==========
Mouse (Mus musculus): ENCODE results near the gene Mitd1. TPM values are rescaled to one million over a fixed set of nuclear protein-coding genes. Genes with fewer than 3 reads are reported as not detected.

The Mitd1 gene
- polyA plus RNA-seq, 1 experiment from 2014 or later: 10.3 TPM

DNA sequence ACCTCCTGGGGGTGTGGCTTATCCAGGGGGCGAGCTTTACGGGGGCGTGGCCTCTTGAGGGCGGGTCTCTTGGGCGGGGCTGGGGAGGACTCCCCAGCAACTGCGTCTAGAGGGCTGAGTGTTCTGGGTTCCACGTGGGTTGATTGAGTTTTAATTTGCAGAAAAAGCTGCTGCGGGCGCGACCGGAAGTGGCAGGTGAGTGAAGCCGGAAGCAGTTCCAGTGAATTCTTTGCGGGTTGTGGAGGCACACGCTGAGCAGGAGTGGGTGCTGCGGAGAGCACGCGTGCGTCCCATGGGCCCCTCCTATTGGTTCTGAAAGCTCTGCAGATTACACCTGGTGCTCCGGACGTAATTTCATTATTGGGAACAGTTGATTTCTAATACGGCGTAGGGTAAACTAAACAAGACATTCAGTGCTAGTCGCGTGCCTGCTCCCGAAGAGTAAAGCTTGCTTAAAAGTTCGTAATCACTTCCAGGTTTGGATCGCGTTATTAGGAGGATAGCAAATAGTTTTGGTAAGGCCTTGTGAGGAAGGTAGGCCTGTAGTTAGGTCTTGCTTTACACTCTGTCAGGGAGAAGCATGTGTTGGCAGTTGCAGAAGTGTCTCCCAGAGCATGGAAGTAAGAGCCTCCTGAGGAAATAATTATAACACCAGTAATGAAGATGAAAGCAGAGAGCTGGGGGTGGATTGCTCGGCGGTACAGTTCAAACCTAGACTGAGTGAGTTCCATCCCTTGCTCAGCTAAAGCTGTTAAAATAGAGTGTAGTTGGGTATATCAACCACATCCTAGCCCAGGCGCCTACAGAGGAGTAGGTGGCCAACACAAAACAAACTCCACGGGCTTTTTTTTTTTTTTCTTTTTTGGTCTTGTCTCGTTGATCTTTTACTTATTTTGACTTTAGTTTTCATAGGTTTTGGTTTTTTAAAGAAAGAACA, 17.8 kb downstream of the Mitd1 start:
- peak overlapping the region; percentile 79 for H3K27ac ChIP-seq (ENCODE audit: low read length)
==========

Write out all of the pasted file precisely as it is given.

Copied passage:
Mouse (Mus musculus): ENCODE results near the gene Mitd1. TPM values are rescaled to one million over a fixed set of nuclear protein-coding genes. Genes with fewer than 3 reads are reported as not detected.

The Mitd1 gene
- polyA plus RNA-seq, 1 experiment from 2014 or later: 10.3 TPM

DNA sequence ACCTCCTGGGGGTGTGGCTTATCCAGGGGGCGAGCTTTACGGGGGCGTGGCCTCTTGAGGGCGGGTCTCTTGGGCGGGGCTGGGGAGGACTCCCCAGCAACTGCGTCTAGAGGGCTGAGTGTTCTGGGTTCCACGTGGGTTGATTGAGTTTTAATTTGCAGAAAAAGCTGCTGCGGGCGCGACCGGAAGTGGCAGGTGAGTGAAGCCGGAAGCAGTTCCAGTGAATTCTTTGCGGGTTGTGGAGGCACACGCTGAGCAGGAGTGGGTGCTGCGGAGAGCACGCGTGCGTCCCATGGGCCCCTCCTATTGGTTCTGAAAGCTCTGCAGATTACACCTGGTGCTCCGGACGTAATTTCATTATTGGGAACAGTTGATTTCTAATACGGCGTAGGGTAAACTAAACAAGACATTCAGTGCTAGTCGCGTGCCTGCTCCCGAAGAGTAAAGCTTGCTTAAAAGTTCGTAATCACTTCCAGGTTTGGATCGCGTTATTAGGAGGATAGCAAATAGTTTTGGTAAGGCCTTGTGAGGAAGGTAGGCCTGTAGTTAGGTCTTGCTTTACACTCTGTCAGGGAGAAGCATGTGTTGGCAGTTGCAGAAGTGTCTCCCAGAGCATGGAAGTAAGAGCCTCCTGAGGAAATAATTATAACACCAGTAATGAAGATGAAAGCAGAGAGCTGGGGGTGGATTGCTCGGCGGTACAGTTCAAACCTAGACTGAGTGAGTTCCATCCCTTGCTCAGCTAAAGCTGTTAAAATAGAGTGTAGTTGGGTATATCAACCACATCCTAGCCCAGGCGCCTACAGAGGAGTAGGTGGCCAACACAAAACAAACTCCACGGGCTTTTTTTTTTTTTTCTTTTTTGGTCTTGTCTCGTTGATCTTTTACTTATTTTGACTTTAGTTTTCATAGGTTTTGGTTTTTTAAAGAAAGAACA, 17.8 kb downstream of the Mitd1 start:
- peak overlapping the region; percentile 79 for H3K27ac ChIP-seq (ENCODE audit: low read length)